The studies have documented IL-10 production associated with both CD4+CD25+Foxp3+ and CD4+CD25−Foxp3− T cells that accumulate in the chronic lesion, and by using RAG−/− mice reconstituted with naive CD4+ T cells that were IL-10–deficient in either the CD25+Foxp3+ or CD25−Foxp3− subset, they have clarified the possible interdependence of these cells and their respective contributions to the suppression of protective immunity. IL-10 produced by CD25−Foxp3− cells was necessary for the evolution of the nonhealing phenotype, because mice receiving naive CD25−Foxp3− cells from IL-10–deficient mice developed strong resistance, even when cotransferred with CD25+Foxp3+ cells from IL-10–sufficient mice. Although we have found it difficult to stain for intracellular IL-10 in antigen-stimulated cells recovered from the ear dermis, the antigen specificity of the IL-10 response was substantiated using draining lymph node cells and was only detected in mice receiving CD25−Foxp3− cells from IL-10–sufficient mice.
Because natural T reg cells might suppress immunity by IL-10–independent mechanisms, their contribution was further evaluated in RAG−/− mice reconstituted with naive CD4+ T cells depleted or not of CD25+ cells. The influence of natural T reg cells was, surprisingly, to promote host resistance. Thus, transfer of FACS-purified naive CD4+CD25− T cells to RAG−/− mice (Fig. 5 A) resulted in significantly greater parasite burdens 10 wk after infection compared with mice receiving total CD4+ T cells, despite the accumulation of fewer numbers of CD25+Foxp3+ cells in the chronic lesion. Transfer of CD4+ T cells from bicistronic reporter mice that were more efficiently depleted of Foxp3+ cells produced similar results and also induced colitis, confirming the functional depletion of the natural T reg cells. The present work suggests that in the absence of Foxp3+ cells, a mechanism of suppression was removed that promoted expansion of antigen-induced CD4+ T cells regardless of effector type, including IL-10–producing Th1 and Th2 cells, so that on balance there were more disease-exacerbating T cells in the inflammatory site. The effects on Th2 cytokines were especially interesting as early, albeit transient, Th2 responses have been observed in L. major–infected, resistant mice (37, 38). The data suggest a role for natural T reg cells in extinguishing this early response in intact mice. Similar effects of CD25+ T reg cell depletions at the time of challenge in intact mice have been reported in other nonhealing models of cutaneous leishmanaisis, including L. amazonensis–infected C57BL/6 mice (39) and L. major–infected BALB/c mice (40, 41), which in each case resulted in increased IL-4 production and more rapid development of early lesions. Although unregulated Th2 cell development might have contributed to the enhancement of L. major NIH/Sd infection in Rag−/− mice reconstituted with CD4+ T cells depleted of CD25+ or Foxp3+ cells, it should be emphasized that, in intact mice, the IL-10–dependent, nonhealing phenotype develops in the absence of a sustained Th2 response and proceeds normally in C57BL/6 IL-4−/− mice (13). The reconstitution experiments using defined and carefully monitored CD4+ T cell subsets demonstrate that the L. major NIH/Sd strain drives IL-10 production by CD4+ CD25−Foxp3− T cells independent of natural T reg cells, and that this response is necessary and sufficient for the evolution of noncure infections.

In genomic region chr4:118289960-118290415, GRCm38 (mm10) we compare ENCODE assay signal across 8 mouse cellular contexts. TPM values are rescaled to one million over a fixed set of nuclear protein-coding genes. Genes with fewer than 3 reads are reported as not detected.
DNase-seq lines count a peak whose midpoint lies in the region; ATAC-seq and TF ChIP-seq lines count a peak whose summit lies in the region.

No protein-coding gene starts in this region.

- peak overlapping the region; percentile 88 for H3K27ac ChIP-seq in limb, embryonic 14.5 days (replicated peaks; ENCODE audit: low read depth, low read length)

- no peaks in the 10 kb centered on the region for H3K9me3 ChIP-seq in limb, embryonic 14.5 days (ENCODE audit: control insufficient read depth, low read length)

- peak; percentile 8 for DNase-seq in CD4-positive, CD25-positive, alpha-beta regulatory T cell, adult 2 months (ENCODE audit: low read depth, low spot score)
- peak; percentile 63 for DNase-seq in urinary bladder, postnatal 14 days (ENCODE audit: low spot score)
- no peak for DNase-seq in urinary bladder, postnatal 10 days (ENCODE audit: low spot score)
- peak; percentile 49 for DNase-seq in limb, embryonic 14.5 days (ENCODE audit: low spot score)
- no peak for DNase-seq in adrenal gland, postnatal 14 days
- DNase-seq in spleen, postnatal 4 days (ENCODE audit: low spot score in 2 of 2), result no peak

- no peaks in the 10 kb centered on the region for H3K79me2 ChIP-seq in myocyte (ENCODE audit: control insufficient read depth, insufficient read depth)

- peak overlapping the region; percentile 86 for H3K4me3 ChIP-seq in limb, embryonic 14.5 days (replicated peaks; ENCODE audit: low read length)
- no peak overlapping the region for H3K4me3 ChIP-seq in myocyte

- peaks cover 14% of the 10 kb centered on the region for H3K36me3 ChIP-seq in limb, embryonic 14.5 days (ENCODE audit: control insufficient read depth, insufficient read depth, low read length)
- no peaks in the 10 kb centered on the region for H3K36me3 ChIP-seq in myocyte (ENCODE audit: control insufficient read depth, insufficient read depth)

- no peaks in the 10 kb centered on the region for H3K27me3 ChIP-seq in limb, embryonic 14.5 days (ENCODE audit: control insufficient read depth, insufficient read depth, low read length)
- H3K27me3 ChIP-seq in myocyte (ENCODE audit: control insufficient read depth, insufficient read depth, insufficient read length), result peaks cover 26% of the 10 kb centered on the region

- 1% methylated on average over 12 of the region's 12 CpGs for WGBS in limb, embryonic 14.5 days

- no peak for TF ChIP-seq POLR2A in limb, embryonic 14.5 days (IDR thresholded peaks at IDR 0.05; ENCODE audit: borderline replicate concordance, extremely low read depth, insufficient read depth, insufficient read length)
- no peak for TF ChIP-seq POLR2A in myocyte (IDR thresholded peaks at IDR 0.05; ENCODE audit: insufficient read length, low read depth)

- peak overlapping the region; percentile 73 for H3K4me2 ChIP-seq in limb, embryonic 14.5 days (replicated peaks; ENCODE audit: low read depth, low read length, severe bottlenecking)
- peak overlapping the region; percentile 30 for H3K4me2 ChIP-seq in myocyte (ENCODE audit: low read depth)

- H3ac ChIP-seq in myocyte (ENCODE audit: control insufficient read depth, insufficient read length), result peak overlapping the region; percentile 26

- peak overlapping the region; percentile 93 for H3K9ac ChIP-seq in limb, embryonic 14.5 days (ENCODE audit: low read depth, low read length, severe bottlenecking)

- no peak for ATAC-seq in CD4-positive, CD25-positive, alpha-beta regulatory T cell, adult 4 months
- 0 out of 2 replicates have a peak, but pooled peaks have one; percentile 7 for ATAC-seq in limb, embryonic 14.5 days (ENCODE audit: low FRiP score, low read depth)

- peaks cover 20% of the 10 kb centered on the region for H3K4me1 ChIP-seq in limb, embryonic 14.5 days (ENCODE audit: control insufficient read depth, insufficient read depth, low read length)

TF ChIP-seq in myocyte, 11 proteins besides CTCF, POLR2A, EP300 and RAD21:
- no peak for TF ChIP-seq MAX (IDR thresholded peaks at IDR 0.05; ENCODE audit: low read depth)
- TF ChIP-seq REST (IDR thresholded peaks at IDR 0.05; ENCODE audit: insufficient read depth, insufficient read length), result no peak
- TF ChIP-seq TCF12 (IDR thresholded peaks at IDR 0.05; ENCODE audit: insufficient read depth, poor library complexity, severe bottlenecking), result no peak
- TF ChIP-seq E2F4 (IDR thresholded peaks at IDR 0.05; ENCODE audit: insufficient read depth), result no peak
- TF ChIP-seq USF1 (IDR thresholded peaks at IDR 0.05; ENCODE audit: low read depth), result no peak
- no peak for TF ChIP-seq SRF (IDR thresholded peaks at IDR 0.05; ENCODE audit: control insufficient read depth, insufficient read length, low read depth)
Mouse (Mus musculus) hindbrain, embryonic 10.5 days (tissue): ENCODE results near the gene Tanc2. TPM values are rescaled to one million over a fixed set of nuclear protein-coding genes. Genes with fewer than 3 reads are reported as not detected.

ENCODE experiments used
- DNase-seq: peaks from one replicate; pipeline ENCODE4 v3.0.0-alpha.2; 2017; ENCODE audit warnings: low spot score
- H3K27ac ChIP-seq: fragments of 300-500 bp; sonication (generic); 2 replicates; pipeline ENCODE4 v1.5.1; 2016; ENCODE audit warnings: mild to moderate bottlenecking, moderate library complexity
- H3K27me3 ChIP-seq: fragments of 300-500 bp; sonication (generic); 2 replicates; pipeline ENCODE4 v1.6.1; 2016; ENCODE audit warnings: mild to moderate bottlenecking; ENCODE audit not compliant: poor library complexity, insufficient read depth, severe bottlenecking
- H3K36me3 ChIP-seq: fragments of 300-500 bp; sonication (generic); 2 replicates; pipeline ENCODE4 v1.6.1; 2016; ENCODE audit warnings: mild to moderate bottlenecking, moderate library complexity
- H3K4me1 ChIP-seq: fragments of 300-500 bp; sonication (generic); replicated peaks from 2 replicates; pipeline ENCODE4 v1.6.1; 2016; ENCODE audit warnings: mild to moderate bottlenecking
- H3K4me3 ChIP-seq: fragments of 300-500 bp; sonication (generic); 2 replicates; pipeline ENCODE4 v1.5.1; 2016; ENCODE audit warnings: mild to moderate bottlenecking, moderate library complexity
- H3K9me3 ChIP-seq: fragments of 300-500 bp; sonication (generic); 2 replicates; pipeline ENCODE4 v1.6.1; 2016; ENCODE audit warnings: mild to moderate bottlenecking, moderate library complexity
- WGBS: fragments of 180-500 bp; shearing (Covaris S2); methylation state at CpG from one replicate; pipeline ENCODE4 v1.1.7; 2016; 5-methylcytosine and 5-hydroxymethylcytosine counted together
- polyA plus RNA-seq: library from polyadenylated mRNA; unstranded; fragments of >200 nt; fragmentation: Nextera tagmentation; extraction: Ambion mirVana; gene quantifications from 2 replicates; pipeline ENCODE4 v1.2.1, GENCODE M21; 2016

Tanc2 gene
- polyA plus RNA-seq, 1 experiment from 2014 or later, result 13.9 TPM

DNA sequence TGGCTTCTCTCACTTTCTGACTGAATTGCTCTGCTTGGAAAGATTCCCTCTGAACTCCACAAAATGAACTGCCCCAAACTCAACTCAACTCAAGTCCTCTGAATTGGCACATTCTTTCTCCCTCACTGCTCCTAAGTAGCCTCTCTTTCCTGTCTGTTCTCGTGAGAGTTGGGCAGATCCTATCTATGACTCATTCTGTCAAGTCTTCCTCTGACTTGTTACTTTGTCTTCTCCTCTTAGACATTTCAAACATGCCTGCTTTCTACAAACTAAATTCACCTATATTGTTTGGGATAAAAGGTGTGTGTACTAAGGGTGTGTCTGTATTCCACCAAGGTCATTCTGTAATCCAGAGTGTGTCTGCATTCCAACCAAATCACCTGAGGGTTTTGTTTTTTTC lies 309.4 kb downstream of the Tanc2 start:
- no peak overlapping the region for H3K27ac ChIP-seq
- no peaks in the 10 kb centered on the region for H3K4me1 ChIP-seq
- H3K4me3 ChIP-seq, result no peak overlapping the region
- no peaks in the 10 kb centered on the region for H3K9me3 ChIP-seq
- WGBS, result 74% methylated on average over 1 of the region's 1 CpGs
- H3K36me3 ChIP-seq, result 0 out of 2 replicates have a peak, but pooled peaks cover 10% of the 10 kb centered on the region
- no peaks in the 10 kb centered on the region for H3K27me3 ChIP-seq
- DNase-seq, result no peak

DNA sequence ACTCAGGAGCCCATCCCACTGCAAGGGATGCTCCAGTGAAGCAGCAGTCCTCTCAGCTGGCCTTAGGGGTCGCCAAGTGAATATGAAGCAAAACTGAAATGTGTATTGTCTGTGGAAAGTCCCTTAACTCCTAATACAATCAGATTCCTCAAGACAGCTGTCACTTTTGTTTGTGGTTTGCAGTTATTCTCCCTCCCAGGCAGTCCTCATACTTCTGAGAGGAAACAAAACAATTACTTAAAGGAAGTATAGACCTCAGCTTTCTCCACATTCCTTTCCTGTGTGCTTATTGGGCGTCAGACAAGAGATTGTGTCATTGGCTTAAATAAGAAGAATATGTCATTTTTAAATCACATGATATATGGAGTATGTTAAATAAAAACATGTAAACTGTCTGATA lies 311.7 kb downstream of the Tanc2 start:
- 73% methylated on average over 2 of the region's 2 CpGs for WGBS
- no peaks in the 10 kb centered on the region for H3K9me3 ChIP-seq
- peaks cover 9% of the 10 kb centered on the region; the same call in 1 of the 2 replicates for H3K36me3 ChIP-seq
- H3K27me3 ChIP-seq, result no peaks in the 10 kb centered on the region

Although natural T reg cells appear to modulate the development of the effector response at the outset of infection and play an important role in preventing the complete elimination of L. major in the skin after clinical cure (19), in chronic inflammatory lesions natural T reg cells contend with IL-10–producing Th1 cells as a subordinate component of the homeostatic suppressor response. The relative roles that these CD4+ T cell subsets play in infection outcomes involving healing versus nonhealing strains of L. major is consistent with the functions postulated for natural and antigen-inducible T reg cell subsets within different immunologic settings involving high- versus low-level inflammation, respectively (23, 42).